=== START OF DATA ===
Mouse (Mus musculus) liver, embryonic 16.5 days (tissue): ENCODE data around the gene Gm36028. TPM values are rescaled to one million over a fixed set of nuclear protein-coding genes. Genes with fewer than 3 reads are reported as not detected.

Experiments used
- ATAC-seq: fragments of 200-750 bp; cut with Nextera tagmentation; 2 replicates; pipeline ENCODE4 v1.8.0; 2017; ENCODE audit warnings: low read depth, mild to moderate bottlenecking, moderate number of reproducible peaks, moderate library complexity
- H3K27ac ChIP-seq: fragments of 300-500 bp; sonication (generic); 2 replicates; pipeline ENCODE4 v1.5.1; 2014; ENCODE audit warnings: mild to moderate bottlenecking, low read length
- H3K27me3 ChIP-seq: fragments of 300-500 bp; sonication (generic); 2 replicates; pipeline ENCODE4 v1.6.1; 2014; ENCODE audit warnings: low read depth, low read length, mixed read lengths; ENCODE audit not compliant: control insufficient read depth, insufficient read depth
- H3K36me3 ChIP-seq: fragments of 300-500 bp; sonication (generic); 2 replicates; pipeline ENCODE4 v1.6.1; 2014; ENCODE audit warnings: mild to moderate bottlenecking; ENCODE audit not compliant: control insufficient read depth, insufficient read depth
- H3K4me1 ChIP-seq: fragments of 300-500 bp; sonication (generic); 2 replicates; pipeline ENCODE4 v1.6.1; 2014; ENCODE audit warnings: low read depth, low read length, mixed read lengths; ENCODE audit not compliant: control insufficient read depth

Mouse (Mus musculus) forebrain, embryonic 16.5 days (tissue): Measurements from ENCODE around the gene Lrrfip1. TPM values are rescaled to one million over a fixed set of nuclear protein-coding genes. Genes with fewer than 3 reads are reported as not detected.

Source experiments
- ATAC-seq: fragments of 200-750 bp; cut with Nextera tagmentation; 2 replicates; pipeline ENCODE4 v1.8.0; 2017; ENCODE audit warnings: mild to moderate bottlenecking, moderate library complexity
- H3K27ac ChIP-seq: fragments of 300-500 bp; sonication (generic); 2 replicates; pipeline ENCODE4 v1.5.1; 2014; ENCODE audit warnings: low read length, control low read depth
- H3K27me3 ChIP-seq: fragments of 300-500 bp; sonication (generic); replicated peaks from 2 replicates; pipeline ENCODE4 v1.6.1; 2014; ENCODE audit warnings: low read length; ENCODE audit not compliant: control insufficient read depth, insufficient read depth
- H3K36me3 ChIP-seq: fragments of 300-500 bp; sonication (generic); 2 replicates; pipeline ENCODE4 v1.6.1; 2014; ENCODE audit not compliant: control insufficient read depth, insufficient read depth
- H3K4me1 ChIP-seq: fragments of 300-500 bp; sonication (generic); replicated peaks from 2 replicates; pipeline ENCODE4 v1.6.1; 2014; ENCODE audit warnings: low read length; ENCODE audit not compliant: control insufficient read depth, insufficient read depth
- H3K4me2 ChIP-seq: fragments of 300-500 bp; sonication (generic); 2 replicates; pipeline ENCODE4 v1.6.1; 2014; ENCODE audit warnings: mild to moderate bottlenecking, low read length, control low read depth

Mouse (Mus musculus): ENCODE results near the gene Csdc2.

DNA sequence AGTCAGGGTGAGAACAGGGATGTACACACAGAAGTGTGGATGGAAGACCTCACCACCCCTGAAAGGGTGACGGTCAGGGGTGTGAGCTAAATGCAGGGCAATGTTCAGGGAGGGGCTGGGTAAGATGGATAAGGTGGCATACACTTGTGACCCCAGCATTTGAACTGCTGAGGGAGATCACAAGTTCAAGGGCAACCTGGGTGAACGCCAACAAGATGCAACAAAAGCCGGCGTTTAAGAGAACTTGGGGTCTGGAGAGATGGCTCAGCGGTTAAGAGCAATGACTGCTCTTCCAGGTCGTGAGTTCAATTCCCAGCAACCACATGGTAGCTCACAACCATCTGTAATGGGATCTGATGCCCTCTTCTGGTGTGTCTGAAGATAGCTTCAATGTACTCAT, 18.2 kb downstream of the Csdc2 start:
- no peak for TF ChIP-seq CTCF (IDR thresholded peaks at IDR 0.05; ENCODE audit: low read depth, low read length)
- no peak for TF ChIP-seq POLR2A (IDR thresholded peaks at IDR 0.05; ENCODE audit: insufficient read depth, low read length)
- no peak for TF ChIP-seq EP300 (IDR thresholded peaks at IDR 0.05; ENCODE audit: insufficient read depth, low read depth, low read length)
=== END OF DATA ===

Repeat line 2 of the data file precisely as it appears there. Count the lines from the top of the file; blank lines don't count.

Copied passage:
Experiments used